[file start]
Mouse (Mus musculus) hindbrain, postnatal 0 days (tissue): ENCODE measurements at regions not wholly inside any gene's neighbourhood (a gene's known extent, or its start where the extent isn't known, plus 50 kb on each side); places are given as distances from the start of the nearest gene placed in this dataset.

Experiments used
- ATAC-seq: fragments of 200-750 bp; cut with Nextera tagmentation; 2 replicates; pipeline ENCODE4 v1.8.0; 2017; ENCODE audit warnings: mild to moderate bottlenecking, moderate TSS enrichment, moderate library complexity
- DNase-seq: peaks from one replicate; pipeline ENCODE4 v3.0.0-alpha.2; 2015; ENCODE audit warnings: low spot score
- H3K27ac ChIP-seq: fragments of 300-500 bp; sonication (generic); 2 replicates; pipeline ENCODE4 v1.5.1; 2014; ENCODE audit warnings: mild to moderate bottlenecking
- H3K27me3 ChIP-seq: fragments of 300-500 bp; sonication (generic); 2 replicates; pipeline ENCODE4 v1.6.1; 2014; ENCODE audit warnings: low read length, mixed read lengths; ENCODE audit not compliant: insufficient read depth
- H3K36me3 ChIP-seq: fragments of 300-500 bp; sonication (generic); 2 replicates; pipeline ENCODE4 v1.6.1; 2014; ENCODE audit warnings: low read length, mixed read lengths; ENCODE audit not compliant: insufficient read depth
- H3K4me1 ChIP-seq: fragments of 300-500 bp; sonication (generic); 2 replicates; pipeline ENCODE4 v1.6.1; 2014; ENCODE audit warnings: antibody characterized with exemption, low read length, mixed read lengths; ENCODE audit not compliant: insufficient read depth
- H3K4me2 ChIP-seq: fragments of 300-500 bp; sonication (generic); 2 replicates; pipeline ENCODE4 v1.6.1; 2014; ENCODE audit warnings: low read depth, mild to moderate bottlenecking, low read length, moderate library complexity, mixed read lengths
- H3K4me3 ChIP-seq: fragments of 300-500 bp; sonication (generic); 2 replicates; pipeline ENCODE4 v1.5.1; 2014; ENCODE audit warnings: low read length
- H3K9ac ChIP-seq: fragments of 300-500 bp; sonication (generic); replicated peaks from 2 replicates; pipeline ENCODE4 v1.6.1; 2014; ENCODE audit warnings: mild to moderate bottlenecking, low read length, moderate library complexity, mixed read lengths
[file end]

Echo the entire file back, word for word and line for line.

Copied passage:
Mouse (Mus musculus) hindbrain, postnatal 0 days (tissue): ENCODE measurements at regions not wholly inside any gene's neighbourhood (a gene's known extent, or its start where the extent isn't known, plus 50 kb on each side); places are given as distances from the start of the nearest gene placed in this dataset.

Experiments used
- ATAC-seq: fragments of 200-750 bp; cut with Nextera tagmentation; 2 replicates; pipeline ENCODE4 v1.8.0; 2017; ENCODE audit warnings: mild to moderate bottlenecking, moderate TSS enrichment, moderate library complexity
- DNase-seq: peaks from one replicate; pipeline ENCODE4 v3.0.0-alpha.2; 2015; ENCODE audit warnings: low spot score
- H3K27ac ChIP-seq: fragments of 300-500 bp; sonication (generic); 2 replicates; pipeline ENCODE4 v1.5.1; 2014; ENCODE audit warnings: mild to moderate bottlenecking
- H3K27me3 ChIP-seq: fragments of 300-500 bp; sonication (generic); 2 replicates; pipeline ENCODE4 v1.6.1; 2014; ENCODE audit warnings: low read length, mixed read lengths; ENCODE audit not compliant: insufficient read depth
- H3K36me3 ChIP-seq: fragments of 300-500 bp; sonication (generic); 2 replicates; pipeline ENCODE4 v1.6.1; 2014; ENCODE audit warnings: low read length, mixed read lengths; ENCODE audit not compliant: insufficient read depth
- H3K4me1 ChIP-seq: fragments of 300-500 bp; sonication (generic); 2 replicates; pipeline ENCODE4 v1.6.1; 2014; ENCODE audit warnings: antibody characterized with exemption, low read length, mixed read lengths; ENCODE audit not compliant: insufficient read depth
- H3K4me2 ChIP-seq: fragments of 300-500 bp; sonication (generic); 2 replicates; pipeline ENCODE4 v1.6.1; 2014; ENCODE audit warnings: low read depth, mild to moderate bottlenecking, low read length, moderate library complexity, mixed read lengths
- H3K4me3 ChIP-seq: fragments of 300-500 bp; sonication (generic); 2 replicates; pipeline ENCODE4 v1.5.1; 2014; ENCODE audit warnings: low read length
- H3K9ac ChIP-seq: fragments of 300-500 bp; sonication (generic); replicated peaks from 2 replicates; pipeline ENCODE4 v1.6.1; 2014; ENCODE audit warnings: mild to moderate bottlenecking, low read length, moderate library complexity, mixed read lengths